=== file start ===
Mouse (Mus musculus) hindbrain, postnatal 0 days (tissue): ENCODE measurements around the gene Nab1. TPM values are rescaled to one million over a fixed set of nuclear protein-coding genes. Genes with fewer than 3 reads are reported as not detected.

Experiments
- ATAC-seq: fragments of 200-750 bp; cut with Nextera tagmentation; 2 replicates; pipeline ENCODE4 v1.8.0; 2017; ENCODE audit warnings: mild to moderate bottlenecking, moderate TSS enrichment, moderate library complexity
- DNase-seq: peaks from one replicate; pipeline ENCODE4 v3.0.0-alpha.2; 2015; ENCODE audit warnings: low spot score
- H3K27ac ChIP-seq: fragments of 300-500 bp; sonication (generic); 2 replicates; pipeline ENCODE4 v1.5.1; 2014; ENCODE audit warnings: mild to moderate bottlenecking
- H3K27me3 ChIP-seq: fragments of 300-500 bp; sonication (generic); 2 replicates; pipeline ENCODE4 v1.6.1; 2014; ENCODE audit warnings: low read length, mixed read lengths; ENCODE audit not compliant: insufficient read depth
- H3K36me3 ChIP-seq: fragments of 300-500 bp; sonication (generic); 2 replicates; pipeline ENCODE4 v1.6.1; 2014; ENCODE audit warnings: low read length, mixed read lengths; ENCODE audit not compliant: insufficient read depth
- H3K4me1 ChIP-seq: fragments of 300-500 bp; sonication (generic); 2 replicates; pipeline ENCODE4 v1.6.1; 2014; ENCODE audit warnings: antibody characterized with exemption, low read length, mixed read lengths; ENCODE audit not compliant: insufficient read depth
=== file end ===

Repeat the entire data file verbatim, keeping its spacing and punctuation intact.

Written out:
Mouse (Mus musculus) hindbrain, postnatal 0 days (tissue): ENCODE measurements around the gene Nab1. TPM values are rescaled to one million over a fixed set of nuclear protein-coding genes. Genes with fewer than 3 reads are reported as not detected.

Experiments
- ATAC-seq: fragments of 200-750 bp; cut with Nextera tagmentation; 2 replicates; pipeline ENCODE4 v1.8.0; 2017; ENCODE audit warnings: mild to moderate bottlenecking, moderate TSS enrichment, moderate library complexity
- DNase-seq: peaks from one replicate; pipeline ENCODE4 v3.0.0-alpha.2; 2015; ENCODE audit warnings: low spot score
- H3K27ac ChIP-seq: fragments of 300-500 bp; sonication (generic); 2 replicates; pipeline ENCODE4 v1.5.1; 2014; ENCODE audit warnings: mild to moderate bottlenecking
- H3K27me3 ChIP-seq: fragments of 300-500 bp; sonication (generic); 2 replicates; pipeline ENCODE4 v1.6.1; 2014; ENCODE audit warnings: low read length, mixed read lengths; ENCODE audit not compliant: insufficient read depth
- H3K36me3 ChIP-seq: fragments of 300-500 bp; sonication (generic); 2 replicates; pipeline ENCODE4 v1.6.1; 2014; ENCODE audit warnings: low read length, mixed read lengths; ENCODE audit not compliant: insufficient read depth
- H3K4me1 ChIP-seq: fragments of 300-500 bp; sonication (generic); 2 replicates; pipeline ENCODE4 v1.6.1; 2014; ENCODE audit warnings: antibody characterized with exemption, low read length, mixed read lengths; ENCODE audit not compliant: insufficient read depth